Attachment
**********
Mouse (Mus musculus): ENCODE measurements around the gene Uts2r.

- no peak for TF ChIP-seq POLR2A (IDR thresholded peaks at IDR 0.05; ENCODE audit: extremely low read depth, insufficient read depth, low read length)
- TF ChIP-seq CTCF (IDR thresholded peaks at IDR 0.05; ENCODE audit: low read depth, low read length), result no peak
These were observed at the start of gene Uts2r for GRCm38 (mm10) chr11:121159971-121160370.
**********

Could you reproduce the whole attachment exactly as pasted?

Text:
Mouse (Mus musculus): ENCODE measurements around the gene Uts2r.

- no peak for TF ChIP-seq POLR2A (IDR thresholded peaks at IDR 0.05; ENCODE audit: extremely low read depth, insufficient read depth, low read length)
- TF ChIP-seq CTCF (IDR thresholded peaks at IDR 0.05; ENCODE audit: low read depth, low read length), result no peak
These were observed at the start of gene Uts2r for GRCm38 (mm10) chr11:121159971-121160370.